The difference between a character and a flake, according to Santa Clara center Ron Reis, who has had reason to give the matter extensive thought, is that a flake "does irresponsible things, like not showing up for practice. A character can be serious about certain things. I'm serious about basketball, for instance, but not too much else. I guess maybe I'm a character."
Maybe? Reis, a 7'1", 285-pound junior, regularly skateboards around campus and has even strapped a skateboard to each foot and used them as roller skates. He has refereed a fraternity's hot-oil wrestling match, found true love in a go-cart collision and announced his desire to form a professional wrestling tag team with his 6'8", 250-pound brother Clay, whom he admiringly describes as "a few beers short of a six-pack, too."
But Reis also has strength of character, which is something else entirely. There may not be a player in the nation who has improved more during his college career than Reis. Or has needed to, for that matter. Reis averaged only 2.6 points and 2.9 rebounds a game as a freshman, and he looked as bad as those numbers. "He couldn't score at all," says Santa Clara coach Carroll Williams. "He had no hook shot, no post moves; he couldn't face up to the basket."
Reis weighed about 320 pounds then, but through hard work he has brought his weight down and his stats up. Through last weekend, he was averaging 15.3 points and 11.3 rebounds for the 5-4 Broncos. "He's gone from not being a factor to being a guy you have to specifically prepare for," says San Francisco coach Jim Brovelli.
December 24, 1990
But success hasn't affected Reis's world, which is a bizarre place that gets stranger as he tries to explain it. About the skateboards, for instance. "I figured everybody in California roller-skates, so I wanted to join the crowd," he says. "But you'd be surprised how hard it is to find size 17 or 18 roller skates. Skateboards seemed the next logical thing."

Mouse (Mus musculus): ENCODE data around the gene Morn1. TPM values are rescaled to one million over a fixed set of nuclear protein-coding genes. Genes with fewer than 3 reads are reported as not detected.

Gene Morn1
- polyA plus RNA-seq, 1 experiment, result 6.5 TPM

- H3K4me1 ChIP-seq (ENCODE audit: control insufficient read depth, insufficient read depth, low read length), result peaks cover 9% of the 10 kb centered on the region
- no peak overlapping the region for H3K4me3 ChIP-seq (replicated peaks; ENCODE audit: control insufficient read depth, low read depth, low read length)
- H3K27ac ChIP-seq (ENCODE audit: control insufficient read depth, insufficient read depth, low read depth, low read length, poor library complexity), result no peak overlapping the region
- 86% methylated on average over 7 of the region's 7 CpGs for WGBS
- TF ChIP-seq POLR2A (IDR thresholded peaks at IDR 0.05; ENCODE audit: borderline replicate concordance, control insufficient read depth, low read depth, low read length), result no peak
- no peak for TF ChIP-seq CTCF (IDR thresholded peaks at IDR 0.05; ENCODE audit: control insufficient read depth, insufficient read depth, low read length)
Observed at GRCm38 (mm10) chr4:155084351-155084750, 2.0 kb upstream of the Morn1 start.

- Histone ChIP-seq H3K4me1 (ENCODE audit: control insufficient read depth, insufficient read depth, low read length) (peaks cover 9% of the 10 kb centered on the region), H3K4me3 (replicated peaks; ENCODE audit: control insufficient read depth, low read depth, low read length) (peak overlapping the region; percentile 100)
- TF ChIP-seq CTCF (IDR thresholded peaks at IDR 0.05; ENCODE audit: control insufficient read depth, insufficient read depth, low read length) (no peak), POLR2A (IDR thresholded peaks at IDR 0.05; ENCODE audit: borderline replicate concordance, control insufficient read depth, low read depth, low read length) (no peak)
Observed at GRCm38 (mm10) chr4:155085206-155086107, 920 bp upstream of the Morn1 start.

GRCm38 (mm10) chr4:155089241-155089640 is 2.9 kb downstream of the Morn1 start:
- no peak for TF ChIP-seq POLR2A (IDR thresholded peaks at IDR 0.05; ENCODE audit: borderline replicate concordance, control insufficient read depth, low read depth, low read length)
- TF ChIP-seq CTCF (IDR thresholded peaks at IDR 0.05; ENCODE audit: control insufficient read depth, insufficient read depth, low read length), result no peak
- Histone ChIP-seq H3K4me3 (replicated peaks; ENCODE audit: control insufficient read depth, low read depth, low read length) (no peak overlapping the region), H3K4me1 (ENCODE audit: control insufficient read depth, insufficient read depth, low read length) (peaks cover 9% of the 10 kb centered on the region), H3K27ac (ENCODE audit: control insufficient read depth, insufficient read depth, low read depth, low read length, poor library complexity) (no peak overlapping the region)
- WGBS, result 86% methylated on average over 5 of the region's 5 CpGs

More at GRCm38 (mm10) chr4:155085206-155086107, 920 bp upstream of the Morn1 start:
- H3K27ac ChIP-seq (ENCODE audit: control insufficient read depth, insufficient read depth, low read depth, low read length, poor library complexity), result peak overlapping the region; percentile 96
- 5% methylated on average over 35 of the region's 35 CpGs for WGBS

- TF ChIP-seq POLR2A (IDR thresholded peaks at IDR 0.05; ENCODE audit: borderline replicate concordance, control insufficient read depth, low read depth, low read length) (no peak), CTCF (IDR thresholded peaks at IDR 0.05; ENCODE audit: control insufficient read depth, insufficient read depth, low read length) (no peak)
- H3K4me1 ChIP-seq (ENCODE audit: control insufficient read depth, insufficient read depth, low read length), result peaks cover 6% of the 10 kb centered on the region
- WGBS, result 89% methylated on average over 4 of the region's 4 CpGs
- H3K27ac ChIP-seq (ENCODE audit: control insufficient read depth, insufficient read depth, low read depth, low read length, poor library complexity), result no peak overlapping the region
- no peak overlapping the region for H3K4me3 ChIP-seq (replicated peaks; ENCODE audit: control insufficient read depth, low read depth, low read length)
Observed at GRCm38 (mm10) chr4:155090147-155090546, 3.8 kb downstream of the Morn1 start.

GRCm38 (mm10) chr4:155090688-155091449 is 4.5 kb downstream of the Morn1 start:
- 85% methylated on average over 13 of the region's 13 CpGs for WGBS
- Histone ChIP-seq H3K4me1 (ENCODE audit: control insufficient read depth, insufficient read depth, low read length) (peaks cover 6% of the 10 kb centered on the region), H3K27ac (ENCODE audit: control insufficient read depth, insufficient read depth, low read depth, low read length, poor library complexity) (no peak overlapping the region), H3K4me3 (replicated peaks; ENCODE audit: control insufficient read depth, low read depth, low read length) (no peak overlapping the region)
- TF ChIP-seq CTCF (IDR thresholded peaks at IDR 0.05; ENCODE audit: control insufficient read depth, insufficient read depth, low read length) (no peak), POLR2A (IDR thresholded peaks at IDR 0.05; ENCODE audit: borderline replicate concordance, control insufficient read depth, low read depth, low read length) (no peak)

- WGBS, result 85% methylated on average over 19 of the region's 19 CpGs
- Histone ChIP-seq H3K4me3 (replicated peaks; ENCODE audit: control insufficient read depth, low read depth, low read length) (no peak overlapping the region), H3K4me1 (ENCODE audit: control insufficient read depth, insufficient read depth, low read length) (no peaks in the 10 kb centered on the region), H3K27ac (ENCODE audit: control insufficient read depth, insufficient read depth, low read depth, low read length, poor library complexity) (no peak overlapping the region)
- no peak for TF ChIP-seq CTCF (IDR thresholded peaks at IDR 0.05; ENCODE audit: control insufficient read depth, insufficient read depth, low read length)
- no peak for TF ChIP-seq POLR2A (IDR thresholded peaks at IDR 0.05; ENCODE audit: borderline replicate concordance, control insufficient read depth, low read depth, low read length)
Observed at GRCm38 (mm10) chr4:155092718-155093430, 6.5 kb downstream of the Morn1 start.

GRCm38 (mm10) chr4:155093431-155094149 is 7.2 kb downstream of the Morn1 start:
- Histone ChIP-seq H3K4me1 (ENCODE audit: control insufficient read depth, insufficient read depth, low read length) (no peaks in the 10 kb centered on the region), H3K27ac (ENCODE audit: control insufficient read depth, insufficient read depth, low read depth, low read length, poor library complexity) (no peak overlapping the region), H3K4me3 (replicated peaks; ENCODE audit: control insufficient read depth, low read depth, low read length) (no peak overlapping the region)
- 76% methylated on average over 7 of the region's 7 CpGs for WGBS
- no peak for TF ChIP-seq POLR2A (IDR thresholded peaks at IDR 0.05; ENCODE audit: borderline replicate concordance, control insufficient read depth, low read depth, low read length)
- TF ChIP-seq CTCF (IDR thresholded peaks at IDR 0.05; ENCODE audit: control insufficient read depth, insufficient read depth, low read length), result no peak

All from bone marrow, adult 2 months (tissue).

The boards actually may be the best way for Reis to get around. "I have a car," he says, "but I had this little parking-ticket problem."
"About $300 worth. I figured, what are they gonna do, come and take the car? They came and took the car. And, of course, they couldn't be ruder to you when you go to pay up and get it back. I have a bike, but I lost the key for it, so it's been locked to a pole for two or three weeks. At least now I always know where it is."
Reis's favorite mode of travel may be the go-cart. He took his girlfriend, Jeanenne Wall, go-carting on their first date. "I got hit by this guy and he knocked me towards her cart," says Reis. "I figured this demure girl would probably swerve out of the way, but she rams right into my cart, really rings my bell. I knew right then that she was an M&Mer—marriage material."
Wall sounds as if she would fit right into the Reis family, which also includes Ron's mother, Kay—"She's where I get my toughness," Ron says. "I can go home and say, 'Mom, let's play some ball,' and she'll post me up, really school me"—and his father, Ron, a member of Cincinnati's 1962 national championship team.
Reis would like his playing style to remind people of Moses Malone's, but physically he more closely resembles Fred Flintstone. In fact, he dressed up as Fred for Halloween. When you're already a character, it's not that hard to become a cartoon character.